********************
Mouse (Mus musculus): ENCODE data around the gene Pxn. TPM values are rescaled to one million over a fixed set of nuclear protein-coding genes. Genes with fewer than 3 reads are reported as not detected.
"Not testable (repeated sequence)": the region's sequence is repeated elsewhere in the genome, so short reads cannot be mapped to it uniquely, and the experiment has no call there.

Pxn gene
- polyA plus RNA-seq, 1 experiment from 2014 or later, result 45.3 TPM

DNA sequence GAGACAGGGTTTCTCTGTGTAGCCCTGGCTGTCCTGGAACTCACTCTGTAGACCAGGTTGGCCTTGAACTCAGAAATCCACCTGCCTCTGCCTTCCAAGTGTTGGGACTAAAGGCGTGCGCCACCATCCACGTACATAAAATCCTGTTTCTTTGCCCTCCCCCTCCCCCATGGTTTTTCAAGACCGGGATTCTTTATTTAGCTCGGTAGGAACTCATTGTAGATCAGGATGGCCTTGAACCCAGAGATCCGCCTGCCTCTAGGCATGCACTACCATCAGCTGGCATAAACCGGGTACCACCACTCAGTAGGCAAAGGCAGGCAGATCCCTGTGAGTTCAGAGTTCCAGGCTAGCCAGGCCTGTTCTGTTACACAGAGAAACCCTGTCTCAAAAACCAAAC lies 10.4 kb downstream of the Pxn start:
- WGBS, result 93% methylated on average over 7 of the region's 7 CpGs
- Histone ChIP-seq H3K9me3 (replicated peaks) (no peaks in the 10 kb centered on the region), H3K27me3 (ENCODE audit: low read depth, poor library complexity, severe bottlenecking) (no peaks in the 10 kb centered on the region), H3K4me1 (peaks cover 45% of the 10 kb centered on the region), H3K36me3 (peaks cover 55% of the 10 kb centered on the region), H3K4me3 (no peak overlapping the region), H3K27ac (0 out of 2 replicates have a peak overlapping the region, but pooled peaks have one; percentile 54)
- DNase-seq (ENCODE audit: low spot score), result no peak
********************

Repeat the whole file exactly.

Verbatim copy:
Mouse (Mus musculus): ENCODE data around the gene Pxn. TPM values are rescaled to one million over a fixed set of nuclear protein-coding genes. Genes with fewer than 3 reads are reported as not detected.
"Not testable (repeated sequence)": the region's sequence is repeated elsewhere in the genome, so short reads cannot be mapped to it uniquely, and the experiment has no call there.

Pxn gene
- polyA plus RNA-seq, 1 experiment from 2014 or later, result 45.3 TPM

DNA sequence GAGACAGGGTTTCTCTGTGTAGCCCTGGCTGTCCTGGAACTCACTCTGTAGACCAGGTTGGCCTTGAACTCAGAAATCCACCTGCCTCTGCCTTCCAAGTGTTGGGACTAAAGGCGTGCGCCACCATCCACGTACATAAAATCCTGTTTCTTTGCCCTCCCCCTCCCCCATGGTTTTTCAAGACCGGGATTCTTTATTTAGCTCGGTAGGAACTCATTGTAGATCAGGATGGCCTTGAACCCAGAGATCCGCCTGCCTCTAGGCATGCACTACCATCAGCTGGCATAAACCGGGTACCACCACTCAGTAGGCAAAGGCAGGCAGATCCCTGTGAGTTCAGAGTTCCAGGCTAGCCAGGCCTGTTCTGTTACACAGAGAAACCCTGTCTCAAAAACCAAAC lies 10.4 kb downstream of the Pxn start:
- WGBS, result 93% methylated on average over 7 of the region's 7 CpGs
- Histone ChIP-seq H3K9me3 (replicated peaks) (no peaks in the 10 kb centered on the region), H3K27me3 (ENCODE audit: low read depth, poor library complexity, severe bottlenecking) (no peaks in the 10 kb centered on the region), H3K4me1 (peaks cover 45% of the 10 kb centered on the region), H3K36me3 (peaks cover 55% of the 10 kb centered on the region), H3K4me3 (no peak overlapping the region), H3K27ac (0 out of 2 replicates have a peak overlapping the region, but pooled peaks have one; percentile 54)
- DNase-seq (ENCODE audit: low spot score), result no peak